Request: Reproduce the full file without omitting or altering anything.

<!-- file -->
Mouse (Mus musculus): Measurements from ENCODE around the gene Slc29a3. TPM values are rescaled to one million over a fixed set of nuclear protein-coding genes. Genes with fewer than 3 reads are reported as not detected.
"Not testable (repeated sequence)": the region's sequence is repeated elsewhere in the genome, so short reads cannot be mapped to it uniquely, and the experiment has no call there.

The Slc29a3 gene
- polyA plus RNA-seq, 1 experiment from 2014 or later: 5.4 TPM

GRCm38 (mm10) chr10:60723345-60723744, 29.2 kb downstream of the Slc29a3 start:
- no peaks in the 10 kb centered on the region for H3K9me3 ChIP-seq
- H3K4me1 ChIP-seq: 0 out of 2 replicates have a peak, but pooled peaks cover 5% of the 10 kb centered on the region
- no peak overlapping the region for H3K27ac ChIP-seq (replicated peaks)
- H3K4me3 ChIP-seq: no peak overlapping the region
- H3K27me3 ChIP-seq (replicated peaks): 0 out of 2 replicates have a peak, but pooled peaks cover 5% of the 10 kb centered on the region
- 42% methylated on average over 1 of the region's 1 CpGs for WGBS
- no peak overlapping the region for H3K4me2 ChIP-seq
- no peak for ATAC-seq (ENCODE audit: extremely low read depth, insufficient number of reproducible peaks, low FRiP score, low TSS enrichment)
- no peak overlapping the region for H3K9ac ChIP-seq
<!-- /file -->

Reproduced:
Mouse (Mus musculus): Measurements from ENCODE around the gene Slc29a3. TPM values are rescaled to one million over a fixed set of nuclear protein-coding genes. Genes with fewer than 3 reads are reported as not detected.
"Not testable (repeated sequence)": the region's sequence is repeated elsewhere in the genome, so short reads cannot be mapped to it uniquely, and the experiment has no call there.

The Slc29a3 gene
- polyA plus RNA-seq, 1 experiment from 2014 or later: 5.4 TPM

GRCm38 (mm10) chr10:60723345-60723744, 29.2 kb downstream of the Slc29a3 start:
- no peaks in the 10 kb centered on the region for H3K9me3 ChIP-seq
- H3K4me1 ChIP-seq: 0 out of 2 replicates have a peak, but pooled peaks cover 5% of the 10 kb centered on the region
- no peak overlapping the region for H3K27ac ChIP-seq (replicated peaks)
- H3K4me3 ChIP-seq: no peak overlapping the region
- H3K27me3 ChIP-seq (replicated peaks): 0 out of 2 replicates have a peak, but pooled peaks cover 5% of the 10 kb centered on the region
- 42% methylated on average over 1 of the region's 1 CpGs for WGBS
- no peak overlapping the region for H3K4me2 ChIP-seq
- no peak for ATAC-seq (ENCODE audit: extremely low read depth, insufficient number of reproducible peaks, low FRiP score, low TSS enrichment)
- no peak overlapping the region for H3K9ac ChIP-seq